Academic journal article Social Behavior and Personality: an international journal

An Attributional Analysis of Jurors' Judgements in a Criminal Case: A Preliminary Investigation

Academic journal article Social Behavior and Personality: an international journal

An Attributional Analysis of Jurors' Judgements in a Criminal Case: A Preliminary Investigation

Article excerpt

A study was conducted to determine the extent to which attributional complexity influences juror decision-making. Using Fletcher's (1986) attributional complexity scale, mock jurors (N=186). who were shown a videotape of a simulated armed robbery, then rendered individual judgments on the case. The results showed that attributionally-simple subjects found the defendant guilty more often both before and after presentation of the evidence, reported more confidence in their final decision, and attributed more personal causes to the defendant's behavior. Attributionally-complex subjects, while not excluding the role of internal causes, were more likely to consider external causes as possible influences on the defendant's behavior. The findings demonstrate the existence of clear individual differences in attributional style and the potential importance of this variable for jury selection.

The jury trial is an institution which draws ordinary citizens into the decisionmaking process of the legal system. Citizens who serve in the jury process are all placed in an unusual situation when attempting to understand the trial process. They must determine how, as well as why, a particular event occurred - and then base their judgment upon the information received.

Recently, the focus has been on individual differences between jurors - and how these differences affect juror decision-making (Graziano, Panter, & Tanaka, 1990; Pennington & Hastie, 1990). In fact, as Ellsworth (1993) points out, the inescapable conclusion from many research studies is that individual differences among jurors make a difference. Of course, most lawyers and researchers are interested in those individual differences which can be identified before the trial process. These include such factors as enduring personality traits, attitudes, past experiences, as well as individual differences in beliefs and knowledge about our social world and how it works.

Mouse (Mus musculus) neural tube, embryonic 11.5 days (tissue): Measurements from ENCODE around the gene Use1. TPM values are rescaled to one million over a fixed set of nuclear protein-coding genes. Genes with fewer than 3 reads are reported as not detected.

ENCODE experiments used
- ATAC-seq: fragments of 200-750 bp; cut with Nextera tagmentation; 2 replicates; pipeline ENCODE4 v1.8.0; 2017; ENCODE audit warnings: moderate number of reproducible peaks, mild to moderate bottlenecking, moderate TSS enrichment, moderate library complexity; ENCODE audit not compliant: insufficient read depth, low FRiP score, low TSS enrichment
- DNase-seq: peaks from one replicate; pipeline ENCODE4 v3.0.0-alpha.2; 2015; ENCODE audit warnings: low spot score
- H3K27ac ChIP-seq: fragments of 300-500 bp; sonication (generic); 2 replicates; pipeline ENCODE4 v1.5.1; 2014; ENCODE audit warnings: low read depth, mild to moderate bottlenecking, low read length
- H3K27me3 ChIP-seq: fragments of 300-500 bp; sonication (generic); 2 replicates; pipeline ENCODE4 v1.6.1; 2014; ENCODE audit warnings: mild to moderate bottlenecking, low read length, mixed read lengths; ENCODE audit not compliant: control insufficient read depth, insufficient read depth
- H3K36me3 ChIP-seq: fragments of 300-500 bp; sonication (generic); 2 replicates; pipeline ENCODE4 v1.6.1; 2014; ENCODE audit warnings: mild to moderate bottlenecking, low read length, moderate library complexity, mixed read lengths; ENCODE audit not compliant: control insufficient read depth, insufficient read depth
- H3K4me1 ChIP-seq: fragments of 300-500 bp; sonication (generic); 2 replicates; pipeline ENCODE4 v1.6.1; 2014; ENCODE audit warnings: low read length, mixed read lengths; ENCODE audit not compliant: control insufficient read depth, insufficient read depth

Casper, Benedict, and Perry (1989) developed a causal model of juror decision-making, based upon information processing at an individual level. The model describes how personal attributes affect verdict choices based upon how each individual juror interprets the trial evidence presented to him/her. Using a sample of college students and individuals who had been called for jury duty, the authors found that cognitive processes and individual attitudes influenced the amount of award given in a civil case, based upon the interpretation of testimony.

Carroll, Perkowitz, Lurigio, and Weaver (1987) proposed a framework for organizing a number of individual difference variables which have been found to affect sentencing goals. The results supported a conservative ideology involving punishment, individual causation, and high authoritarianism scores. The authors also found support for a liberal ideology involving rehabilitation, belief in economic causes of crime, and the responsibility of one's government for all its people. As they point out, causal reasoning plays a central role in the translation of attitudes and beliefs into sentencing recommendations.

In a study using parole board members, Carroll (1978) found that recommendations for parole depended upon the stability of causal attributions regarding the offense committed. Recommendations for parole were much more favorable for cases given unstable, causal attributions. In addition, parole board members' individual differences also played a part in the decision-making process.

Studies using the attribution paradigm have reported that subjects are insensitive to situational explanations, and show a strong preference for dispositional explanations for others' behavior (Coates & Penrod, 1981; Fletcher, Grigg & Bull, 1988; Miller & Rorer, 1982; Tetlock, 1985). The present study considers the possibility that, instead of assuming that individuals are lazy processors of social information and quick to rely on heuristic explanations, one should consider that they may possess a particular attributional style which predisposes them to certain explanations for social behavior. …

Search by... Author
Show... All Results Primary Sources Peer-reviewed


An unknown error has occurred. Please click the button below to reload the page. If the problem persists, please try again in a little while.